Physical education cultures in Sweden: fitness, sports, dancing ... learning?
2015 (English)In: Sport, Education and Society, ISSN 1357-3322, E-ISSN 1470-1243, Vol. 20, no 5, 573-587 p.Article in journal (Refereed) Published
In a significant article from 1993, Crum describes the purpose of physical education (PE) as a‘planned introduction into movement culture’. In broad terms, this purpose is tantamount to thestated purpose of Swedish PE in national steering documents. Crum contends, however, thatphysical educators do not prioritise learning, which is largely due to the different ‘movementcultures’ that constitute the PE lessons. This article explores how practice unfolds in movementcultures that are included in Swedish PE and their implications for teaching and learning in thesubject. Some 30 (indoor) PE lessons in eight secondary schools in four cities throughout Swedenwere video recorded. At ‘first glance’ these lessons indicated the prevalence of four logics ofpractice: a physical training logic, a sports logic, a sport technique logic and a dance logic.However, further analysis revealed that the teachers’ and students’ actions were not entirely in linewith a logic of practice of training the body, winning the game, learning sporting skills or learningto dance. Instead, the PE practice largely unfolded as a ‘looks-like-practice’, where the purpose ofteaching was blurred, and where any ‘planned introduction into movement culture’ was difficult toidentify. In the final section, the authors discuss how physical activity logics can be recontextualisedin a PE setting in order to emphasise the educational contribution of PE.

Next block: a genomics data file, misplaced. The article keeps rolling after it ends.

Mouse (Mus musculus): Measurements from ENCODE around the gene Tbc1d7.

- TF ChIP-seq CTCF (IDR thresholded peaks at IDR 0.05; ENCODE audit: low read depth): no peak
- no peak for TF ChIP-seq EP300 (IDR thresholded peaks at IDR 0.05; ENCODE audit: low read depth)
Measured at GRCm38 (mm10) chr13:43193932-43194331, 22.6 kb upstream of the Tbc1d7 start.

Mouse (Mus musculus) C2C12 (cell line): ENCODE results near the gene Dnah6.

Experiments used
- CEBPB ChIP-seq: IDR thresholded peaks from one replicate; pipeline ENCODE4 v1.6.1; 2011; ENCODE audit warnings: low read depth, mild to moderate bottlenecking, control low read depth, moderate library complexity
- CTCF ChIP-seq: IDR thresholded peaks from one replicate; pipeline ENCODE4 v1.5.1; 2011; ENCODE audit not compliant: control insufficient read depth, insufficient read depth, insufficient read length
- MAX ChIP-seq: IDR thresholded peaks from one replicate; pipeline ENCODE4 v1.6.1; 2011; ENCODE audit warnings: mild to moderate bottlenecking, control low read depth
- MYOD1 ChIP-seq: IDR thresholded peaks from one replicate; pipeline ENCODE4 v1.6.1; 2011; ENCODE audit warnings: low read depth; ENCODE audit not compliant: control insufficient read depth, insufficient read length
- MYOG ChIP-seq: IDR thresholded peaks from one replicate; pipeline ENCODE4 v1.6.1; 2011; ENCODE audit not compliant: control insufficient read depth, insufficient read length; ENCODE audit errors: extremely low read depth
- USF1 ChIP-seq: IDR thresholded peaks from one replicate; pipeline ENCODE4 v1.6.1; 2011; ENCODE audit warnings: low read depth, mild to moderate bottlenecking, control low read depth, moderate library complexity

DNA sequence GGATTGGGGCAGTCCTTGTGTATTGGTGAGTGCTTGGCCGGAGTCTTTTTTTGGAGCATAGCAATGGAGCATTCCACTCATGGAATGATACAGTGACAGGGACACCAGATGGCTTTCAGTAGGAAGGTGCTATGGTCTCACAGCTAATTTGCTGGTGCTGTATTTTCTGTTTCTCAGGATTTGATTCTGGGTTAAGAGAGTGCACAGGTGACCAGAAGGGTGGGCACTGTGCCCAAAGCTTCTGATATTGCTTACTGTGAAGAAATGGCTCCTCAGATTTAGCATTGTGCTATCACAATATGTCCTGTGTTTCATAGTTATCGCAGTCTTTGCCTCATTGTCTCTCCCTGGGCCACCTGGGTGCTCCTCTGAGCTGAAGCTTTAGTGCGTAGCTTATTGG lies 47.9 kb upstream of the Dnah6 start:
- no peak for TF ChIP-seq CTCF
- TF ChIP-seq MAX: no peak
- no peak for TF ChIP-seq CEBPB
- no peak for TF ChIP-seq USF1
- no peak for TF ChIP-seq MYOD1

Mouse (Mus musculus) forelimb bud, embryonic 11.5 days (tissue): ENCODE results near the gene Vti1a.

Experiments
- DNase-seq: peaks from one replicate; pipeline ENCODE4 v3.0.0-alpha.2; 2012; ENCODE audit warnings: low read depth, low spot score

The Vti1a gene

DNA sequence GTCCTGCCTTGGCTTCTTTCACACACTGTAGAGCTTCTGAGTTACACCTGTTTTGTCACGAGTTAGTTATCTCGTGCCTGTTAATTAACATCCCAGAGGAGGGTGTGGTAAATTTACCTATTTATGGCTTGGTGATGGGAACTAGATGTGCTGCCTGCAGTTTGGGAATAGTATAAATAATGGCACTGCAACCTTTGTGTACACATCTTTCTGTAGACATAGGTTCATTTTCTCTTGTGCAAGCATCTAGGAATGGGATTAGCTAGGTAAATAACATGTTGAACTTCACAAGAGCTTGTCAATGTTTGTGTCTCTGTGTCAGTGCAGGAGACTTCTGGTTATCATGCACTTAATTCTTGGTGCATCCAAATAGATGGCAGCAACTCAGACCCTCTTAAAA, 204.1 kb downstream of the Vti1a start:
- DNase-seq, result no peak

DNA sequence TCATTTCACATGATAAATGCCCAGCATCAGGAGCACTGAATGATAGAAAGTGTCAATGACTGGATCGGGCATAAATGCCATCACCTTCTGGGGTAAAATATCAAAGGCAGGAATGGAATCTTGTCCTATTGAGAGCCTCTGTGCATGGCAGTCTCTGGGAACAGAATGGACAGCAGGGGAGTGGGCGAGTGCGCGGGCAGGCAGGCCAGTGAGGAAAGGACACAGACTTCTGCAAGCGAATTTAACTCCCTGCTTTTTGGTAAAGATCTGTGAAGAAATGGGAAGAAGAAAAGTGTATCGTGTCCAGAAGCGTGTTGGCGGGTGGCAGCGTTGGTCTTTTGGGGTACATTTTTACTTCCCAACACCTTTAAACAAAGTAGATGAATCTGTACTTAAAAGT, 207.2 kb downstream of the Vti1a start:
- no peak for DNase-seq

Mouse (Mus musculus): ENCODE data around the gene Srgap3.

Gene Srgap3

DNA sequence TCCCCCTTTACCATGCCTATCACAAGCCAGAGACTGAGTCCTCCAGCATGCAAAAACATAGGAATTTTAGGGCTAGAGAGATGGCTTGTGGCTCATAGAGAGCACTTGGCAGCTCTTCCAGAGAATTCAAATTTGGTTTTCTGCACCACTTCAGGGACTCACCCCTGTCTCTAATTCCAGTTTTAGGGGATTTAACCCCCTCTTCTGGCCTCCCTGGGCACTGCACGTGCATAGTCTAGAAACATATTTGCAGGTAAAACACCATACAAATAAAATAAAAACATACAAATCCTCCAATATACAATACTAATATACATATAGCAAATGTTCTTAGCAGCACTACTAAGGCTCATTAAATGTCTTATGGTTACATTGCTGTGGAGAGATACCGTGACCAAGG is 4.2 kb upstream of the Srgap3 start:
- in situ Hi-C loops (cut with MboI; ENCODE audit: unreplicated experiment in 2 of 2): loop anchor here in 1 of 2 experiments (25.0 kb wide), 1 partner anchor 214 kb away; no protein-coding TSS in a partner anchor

Place, publisher, year, edition, pages
2015. Vol. 20, no 5, 573-587 p.
Research subject Education
IdentifiersURN: urn:nbn:se:ltu:diva-12281DOI: 10.1080/13573322.2014.979143Local ID: b63fd4db-d235-4fc5-9dba-581d72802775OAI: oai:DiVA.org:ltu-12281DiVA: diva2:985231
Validerad; 2015; Nivå 2; 20141219 (andbra)2016-09-292016-09-29Bibliographically approved